Much of the purpose of my job is to inform the community, to tell them what is going on, to give people a chance to engage with the community at large.
Last Thursday, I attended the Nak’azdli all candidates forum at Kwah Hall to do just that.
To hear what the candidates believed, what they stood for and what they planned to do if elected.
Questions were raised on education, language and providing role models.
I asked a question I thought was relevant to the entire community, and one I will ask of any official seeking election in the community, whether for Nak’azdli Band Council or for the Fort St. James District.
The question was essentially what would each candidate do to build bridges between First Nations and non-First Nations within the greater community and break down negative stereotypes?
I clearly did not explain clearly enough what I was getting at, because the answers I received took a much more personal direction than perhaps what I had meant by asking this in an election context.
I was given some thoughtful answers about being teachers and visiting schools, and some broad answers about welcoming all, regardless of race.
But it seems as though some candidates missed the point and were offended.
No one was accusing anyone of not building bridges, or judging the town itself. It was a question about how they would work to create more positive relationships between local governments and within the community if they were elected.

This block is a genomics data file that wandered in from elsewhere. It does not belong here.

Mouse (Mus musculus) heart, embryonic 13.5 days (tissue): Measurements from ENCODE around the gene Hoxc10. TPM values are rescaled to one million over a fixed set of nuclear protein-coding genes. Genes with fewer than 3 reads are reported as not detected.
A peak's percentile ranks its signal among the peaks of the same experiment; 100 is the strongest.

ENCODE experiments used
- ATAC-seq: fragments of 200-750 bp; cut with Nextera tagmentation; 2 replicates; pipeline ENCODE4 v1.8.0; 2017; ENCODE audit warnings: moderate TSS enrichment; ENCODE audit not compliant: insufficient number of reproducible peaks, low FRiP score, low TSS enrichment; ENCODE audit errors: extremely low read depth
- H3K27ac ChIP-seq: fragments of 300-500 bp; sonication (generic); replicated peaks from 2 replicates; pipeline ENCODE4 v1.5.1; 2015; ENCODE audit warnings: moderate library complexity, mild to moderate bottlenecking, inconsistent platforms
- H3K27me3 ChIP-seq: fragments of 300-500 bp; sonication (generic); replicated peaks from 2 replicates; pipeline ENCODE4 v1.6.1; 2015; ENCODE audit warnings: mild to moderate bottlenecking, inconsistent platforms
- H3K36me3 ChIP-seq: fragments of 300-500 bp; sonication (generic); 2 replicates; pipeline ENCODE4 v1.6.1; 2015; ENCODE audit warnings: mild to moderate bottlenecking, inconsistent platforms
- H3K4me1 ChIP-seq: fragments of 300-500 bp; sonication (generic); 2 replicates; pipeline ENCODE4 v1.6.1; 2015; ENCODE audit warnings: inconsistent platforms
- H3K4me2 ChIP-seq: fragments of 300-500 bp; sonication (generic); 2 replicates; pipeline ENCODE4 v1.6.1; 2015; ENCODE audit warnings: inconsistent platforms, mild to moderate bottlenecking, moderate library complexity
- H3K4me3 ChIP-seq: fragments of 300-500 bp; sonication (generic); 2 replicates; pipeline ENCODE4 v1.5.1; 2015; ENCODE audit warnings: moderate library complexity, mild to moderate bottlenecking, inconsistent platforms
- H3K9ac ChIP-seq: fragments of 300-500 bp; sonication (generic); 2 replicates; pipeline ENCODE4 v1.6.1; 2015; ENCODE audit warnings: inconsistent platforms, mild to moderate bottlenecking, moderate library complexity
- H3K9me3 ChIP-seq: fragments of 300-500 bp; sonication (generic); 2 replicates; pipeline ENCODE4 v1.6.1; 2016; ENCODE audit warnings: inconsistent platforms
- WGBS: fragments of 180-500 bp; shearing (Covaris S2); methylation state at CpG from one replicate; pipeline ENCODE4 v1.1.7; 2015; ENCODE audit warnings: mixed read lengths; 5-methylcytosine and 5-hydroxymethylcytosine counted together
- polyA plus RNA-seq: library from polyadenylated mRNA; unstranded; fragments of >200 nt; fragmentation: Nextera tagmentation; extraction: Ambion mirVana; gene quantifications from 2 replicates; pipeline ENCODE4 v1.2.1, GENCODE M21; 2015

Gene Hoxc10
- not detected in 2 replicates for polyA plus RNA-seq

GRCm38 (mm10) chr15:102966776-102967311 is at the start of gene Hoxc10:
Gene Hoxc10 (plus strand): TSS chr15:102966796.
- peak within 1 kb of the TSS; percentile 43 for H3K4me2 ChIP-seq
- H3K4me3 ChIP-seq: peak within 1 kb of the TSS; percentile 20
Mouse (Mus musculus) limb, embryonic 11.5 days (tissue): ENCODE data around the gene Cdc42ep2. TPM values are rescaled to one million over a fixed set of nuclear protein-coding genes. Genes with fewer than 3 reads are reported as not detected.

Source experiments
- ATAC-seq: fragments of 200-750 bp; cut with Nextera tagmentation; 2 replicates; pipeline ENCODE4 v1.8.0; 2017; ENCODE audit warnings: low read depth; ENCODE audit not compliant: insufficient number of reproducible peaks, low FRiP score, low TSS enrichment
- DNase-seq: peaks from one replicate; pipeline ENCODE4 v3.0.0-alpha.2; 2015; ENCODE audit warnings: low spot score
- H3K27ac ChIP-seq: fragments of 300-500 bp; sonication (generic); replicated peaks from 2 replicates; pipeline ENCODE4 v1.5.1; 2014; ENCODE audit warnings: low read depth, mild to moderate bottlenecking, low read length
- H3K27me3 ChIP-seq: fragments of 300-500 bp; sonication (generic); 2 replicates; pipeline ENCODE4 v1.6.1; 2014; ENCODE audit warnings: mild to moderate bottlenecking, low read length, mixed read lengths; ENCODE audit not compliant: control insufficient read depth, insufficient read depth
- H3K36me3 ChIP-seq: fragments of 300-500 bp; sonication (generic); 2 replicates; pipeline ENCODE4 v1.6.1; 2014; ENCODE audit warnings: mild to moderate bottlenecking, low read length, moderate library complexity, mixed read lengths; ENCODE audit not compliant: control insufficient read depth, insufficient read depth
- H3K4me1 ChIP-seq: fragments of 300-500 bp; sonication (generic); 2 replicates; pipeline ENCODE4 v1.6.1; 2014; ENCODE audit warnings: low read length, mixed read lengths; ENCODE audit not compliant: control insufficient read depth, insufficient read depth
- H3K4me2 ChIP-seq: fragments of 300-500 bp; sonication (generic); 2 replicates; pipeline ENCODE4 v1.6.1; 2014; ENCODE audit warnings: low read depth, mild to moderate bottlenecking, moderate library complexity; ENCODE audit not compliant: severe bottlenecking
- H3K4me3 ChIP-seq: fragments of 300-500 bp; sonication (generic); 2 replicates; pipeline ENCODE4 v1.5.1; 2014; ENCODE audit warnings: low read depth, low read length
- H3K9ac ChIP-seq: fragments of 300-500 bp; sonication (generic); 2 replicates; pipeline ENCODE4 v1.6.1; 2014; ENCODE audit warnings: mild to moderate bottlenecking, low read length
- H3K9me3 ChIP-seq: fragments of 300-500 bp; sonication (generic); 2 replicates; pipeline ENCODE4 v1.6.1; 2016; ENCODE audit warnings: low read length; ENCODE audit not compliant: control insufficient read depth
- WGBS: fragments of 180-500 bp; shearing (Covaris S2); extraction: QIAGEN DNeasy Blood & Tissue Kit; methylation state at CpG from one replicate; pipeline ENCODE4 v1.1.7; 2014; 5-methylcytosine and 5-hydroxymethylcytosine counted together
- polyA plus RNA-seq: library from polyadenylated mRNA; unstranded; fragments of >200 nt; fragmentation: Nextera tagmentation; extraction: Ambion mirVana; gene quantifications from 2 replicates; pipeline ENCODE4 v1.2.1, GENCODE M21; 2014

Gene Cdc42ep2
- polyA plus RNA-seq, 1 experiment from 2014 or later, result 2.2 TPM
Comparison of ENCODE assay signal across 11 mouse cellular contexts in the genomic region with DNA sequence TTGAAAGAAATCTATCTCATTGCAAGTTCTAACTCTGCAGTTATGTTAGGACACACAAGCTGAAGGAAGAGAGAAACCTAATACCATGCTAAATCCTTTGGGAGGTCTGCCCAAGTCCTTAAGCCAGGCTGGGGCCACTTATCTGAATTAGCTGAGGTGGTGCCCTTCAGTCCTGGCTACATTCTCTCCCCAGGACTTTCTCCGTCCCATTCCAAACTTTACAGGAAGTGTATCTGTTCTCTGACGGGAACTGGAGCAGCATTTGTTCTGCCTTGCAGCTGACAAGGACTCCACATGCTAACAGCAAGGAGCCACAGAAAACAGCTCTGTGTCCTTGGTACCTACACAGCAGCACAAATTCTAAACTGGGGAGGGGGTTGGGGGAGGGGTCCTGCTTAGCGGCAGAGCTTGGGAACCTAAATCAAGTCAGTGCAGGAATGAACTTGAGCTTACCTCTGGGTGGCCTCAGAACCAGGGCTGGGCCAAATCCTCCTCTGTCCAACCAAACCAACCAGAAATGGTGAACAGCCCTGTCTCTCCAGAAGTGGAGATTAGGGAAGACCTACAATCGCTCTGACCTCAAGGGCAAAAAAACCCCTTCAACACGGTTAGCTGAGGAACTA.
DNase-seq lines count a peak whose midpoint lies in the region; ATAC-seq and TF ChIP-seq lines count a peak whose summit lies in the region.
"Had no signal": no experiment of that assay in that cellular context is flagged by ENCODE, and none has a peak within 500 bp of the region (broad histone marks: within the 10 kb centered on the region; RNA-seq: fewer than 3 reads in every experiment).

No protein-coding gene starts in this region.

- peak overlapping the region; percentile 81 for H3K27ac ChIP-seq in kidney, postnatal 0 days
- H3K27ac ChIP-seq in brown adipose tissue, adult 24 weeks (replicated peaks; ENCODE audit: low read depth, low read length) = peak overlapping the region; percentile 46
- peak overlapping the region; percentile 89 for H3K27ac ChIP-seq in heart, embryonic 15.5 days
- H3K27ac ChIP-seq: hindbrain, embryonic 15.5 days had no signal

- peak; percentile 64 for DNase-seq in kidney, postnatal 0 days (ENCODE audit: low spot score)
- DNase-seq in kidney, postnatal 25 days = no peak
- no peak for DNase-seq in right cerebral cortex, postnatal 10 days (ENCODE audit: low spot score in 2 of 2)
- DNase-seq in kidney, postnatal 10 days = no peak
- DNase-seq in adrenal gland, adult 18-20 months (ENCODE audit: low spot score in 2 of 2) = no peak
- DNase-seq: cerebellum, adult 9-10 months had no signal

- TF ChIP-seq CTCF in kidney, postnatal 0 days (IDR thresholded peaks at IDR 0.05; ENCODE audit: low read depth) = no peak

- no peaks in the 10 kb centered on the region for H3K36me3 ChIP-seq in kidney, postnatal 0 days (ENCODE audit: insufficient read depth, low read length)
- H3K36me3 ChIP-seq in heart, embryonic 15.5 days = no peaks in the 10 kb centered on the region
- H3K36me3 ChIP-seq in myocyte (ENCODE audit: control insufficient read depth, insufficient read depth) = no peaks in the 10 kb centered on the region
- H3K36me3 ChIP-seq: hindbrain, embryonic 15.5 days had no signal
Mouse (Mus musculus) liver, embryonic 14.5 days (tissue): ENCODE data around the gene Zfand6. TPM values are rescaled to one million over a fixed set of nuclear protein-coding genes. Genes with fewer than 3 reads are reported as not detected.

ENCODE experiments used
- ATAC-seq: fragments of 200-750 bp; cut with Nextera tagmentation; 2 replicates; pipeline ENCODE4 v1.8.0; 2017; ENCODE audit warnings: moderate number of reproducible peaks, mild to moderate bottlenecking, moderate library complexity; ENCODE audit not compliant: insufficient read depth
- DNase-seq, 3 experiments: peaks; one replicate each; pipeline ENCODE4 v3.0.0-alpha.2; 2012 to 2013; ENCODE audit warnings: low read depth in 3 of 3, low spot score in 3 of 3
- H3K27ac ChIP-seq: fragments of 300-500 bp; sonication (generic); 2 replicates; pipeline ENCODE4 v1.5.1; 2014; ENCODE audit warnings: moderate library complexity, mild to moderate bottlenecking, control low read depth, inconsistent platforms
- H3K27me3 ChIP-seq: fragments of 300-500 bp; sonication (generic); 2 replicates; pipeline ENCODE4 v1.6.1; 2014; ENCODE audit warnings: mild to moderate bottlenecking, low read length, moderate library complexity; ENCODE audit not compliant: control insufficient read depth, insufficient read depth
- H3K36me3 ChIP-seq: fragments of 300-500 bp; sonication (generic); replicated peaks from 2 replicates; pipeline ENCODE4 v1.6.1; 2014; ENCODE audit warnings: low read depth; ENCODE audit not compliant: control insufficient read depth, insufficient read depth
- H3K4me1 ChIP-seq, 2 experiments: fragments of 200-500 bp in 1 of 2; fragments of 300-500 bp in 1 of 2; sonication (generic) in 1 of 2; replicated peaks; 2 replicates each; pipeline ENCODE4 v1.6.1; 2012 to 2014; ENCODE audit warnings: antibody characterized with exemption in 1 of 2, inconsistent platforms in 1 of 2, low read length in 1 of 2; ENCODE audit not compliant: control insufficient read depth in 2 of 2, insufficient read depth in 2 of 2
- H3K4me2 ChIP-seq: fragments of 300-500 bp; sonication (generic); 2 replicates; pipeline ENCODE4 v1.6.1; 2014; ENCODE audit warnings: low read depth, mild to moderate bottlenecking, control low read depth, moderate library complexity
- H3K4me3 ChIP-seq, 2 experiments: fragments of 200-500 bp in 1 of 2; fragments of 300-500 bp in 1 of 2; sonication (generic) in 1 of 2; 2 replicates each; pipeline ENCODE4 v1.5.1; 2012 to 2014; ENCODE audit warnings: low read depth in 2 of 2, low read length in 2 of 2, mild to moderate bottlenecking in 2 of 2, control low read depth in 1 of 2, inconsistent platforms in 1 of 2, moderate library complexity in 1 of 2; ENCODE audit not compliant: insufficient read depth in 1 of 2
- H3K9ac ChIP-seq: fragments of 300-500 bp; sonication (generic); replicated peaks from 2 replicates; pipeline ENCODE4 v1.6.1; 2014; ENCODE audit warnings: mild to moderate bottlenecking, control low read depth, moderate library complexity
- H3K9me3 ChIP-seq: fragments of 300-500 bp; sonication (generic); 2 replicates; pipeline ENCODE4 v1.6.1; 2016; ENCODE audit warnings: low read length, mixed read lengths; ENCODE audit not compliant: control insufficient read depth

All small towns in the interior of this province, if not all provinces are struggling with these issues, (including the one I’m from) and have to work hard to build good working relationships within governments and communities.
I have family who have worked within their own governments on reserve, and I have always been interested by the challenges they face.
There are no easy answers to how different governments can work together, especially when there is such a long and complex history involved.
But perhaps the point I was really trying to make was how will you look forward, and build a better future for the youth, because it was the youth many candidates kept speaking about, their education, pride in their language, protecting their land and water.
Somehow, I don’t think anger and defensiveness is quite the answer those youth need.